As a young parent, I never voluntarily took my children out to a restaurant. If I had a choice between home or a restaurant, it was a no-brainer: we ate at home.
Why go through the absolute headache of keeping your child in his/her chair, not being able to finish a sentence, while shushing them and trying to keep the food-flinging to a minimum? Okay, maybe it wasn’t that bad. But maybe it was. And even if you, personally, are a masochist, why subject others to your little darlings unless you are forced to?
Ah, then there are the times when you have no choice. When you are on vacation, or out with other family members. And you can’t always choose the Pancake House, (which was my personal favorite, as they could get you in, fed and out the door in under 30 minutes!)
The following tips are for those parents who absolutely must take their children to a restaurant.
–Check in advance to see if the menu will satisfy your children’s tastes and if the atmosphere is kid-friendly. Crayons and special placemats are a good sign. Booster seats and highchairs are always good. My oldest always asked if he could “walk around.” A place where children can “walk around” is optimal. If you must eat at a higher-end restaurant, try one attached to a hotel as they are more likely to be able to accommodate families.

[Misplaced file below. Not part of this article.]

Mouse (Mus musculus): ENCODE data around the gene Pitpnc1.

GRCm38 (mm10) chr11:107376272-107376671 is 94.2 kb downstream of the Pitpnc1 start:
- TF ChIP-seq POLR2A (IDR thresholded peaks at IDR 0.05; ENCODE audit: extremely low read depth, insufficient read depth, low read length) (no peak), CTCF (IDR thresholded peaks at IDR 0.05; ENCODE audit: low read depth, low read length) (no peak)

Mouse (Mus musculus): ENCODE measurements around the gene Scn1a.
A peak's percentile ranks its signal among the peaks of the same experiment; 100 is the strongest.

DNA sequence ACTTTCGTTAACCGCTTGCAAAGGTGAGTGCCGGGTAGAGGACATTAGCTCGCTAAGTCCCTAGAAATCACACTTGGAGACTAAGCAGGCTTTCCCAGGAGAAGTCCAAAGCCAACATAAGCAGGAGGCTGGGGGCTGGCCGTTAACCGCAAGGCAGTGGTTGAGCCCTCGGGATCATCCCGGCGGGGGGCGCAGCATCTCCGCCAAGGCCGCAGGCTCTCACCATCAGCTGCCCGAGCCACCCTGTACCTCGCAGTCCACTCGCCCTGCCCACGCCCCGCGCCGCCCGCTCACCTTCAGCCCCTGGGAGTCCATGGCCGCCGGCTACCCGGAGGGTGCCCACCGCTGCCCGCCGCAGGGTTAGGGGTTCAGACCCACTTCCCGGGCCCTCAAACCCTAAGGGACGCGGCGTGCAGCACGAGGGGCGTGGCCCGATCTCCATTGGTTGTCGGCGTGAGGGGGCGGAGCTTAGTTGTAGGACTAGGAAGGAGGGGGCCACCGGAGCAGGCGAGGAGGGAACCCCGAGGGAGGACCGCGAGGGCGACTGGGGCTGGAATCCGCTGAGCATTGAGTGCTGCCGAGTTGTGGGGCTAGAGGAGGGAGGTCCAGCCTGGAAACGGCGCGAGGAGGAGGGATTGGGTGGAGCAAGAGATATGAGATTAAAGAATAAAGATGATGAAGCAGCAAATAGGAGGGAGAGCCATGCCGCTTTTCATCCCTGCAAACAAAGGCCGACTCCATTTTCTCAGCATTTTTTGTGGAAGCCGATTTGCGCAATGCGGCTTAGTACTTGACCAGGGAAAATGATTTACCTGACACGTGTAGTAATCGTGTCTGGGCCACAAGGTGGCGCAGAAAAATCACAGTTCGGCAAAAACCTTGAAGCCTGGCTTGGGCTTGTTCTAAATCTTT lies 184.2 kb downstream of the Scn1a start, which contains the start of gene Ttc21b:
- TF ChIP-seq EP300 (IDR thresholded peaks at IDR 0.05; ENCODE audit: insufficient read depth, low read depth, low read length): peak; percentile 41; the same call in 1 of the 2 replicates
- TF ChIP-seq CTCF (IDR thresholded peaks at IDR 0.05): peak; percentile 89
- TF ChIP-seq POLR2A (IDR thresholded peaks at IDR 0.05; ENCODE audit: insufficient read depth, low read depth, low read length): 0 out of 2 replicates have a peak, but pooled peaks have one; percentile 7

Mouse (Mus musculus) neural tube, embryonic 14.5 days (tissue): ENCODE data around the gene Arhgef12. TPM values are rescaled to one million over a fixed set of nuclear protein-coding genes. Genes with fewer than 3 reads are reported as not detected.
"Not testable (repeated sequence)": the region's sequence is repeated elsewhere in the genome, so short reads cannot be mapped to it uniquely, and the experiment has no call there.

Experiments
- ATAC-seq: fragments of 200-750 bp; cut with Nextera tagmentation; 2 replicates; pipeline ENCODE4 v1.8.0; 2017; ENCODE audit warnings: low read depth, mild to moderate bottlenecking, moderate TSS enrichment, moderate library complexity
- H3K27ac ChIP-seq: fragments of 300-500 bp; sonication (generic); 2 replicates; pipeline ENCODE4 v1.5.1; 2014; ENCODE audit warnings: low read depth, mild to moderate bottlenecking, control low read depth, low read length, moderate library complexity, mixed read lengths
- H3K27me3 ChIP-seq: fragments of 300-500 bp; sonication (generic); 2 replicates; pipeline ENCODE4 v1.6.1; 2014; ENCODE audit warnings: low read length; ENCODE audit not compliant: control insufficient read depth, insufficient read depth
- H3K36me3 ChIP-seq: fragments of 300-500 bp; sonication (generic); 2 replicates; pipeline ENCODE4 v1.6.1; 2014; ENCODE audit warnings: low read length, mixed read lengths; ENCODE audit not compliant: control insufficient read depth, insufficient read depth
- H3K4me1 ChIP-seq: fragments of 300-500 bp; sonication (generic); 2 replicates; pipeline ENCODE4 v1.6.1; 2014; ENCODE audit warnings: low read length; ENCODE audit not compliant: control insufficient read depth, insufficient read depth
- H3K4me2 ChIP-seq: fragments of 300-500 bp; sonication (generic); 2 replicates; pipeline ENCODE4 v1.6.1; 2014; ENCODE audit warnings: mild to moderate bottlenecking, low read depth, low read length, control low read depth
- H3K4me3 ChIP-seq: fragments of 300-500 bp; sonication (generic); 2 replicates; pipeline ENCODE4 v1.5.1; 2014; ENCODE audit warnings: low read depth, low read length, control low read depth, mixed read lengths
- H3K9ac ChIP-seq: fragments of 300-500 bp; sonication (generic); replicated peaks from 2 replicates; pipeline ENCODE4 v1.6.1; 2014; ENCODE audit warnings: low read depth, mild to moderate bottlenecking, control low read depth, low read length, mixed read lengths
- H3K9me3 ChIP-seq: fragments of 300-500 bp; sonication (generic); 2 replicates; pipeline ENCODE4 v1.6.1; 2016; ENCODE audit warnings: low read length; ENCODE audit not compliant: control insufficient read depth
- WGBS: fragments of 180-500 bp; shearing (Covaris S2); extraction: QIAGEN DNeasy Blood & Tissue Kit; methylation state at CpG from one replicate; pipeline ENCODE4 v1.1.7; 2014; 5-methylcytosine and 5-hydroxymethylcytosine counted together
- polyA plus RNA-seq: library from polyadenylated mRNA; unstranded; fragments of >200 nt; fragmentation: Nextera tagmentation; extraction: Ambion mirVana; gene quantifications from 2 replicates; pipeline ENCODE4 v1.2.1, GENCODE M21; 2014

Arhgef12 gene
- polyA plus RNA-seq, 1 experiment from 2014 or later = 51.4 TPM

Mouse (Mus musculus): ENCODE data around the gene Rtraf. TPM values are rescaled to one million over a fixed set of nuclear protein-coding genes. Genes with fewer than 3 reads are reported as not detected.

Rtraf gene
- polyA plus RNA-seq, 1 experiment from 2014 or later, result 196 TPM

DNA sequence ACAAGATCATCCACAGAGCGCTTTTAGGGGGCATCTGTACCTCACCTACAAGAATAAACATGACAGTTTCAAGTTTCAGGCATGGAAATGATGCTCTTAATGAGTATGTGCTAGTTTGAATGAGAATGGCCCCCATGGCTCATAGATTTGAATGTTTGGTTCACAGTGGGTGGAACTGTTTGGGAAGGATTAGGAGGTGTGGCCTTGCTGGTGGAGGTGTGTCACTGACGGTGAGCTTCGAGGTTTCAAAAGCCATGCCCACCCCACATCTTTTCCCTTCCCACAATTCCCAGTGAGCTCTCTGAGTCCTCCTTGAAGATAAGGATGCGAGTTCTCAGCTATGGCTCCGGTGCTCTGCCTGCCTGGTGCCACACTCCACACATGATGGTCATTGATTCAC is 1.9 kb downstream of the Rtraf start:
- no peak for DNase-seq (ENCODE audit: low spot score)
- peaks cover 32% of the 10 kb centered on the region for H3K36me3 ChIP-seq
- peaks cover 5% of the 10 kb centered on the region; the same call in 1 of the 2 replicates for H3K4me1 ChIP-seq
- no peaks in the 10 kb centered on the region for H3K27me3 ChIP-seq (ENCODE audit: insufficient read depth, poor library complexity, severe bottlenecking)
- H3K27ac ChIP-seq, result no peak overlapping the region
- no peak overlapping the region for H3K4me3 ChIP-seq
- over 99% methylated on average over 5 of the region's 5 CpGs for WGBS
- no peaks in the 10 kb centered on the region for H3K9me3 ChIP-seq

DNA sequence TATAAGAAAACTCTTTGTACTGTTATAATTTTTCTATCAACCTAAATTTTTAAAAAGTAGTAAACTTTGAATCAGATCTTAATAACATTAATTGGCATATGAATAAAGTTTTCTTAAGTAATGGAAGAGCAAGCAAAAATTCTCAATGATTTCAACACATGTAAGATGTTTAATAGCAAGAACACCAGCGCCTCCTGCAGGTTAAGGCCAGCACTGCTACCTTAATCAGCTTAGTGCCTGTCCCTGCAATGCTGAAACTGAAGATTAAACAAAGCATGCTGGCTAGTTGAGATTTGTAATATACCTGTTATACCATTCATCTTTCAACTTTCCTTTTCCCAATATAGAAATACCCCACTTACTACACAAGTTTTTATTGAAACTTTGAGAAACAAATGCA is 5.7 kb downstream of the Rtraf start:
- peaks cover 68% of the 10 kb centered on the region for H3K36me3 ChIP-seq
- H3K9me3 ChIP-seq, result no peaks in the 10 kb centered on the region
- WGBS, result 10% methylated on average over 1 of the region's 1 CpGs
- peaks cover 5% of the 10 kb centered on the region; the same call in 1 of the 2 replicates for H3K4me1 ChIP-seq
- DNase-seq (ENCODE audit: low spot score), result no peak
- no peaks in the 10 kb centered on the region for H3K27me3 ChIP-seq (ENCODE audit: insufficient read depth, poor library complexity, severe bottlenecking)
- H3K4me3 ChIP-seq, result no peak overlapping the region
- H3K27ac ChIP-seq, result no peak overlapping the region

–Enforce the same standards you would have if you ate at a friend’s home. Some parents seem to think that eating out signals that it is acceptable to be wild and throw your food on the floor…to do all the things that would earn them a time out anywhere else. Never let them run between the tables. It is unsafe on several levels, not the least among them servers carrying hot food and drinks.
–Always bring supplemental entertainment. Nowadays, with DVD and MP3 Players with headphones, children can be kept quiet with very little effort. It’s not a terrible thing to let your child play with these gadgets if it provides relief for everyone around them. In my day, we brought workbooks and books for the kids to read.
Again, when there is a choice, my advice is to stay home. There will be plenty of time in the future to teach your children the important social skills associated with dining out. But if you simply must go to a restaurant with the little darlings, the above tips should “serve” you well!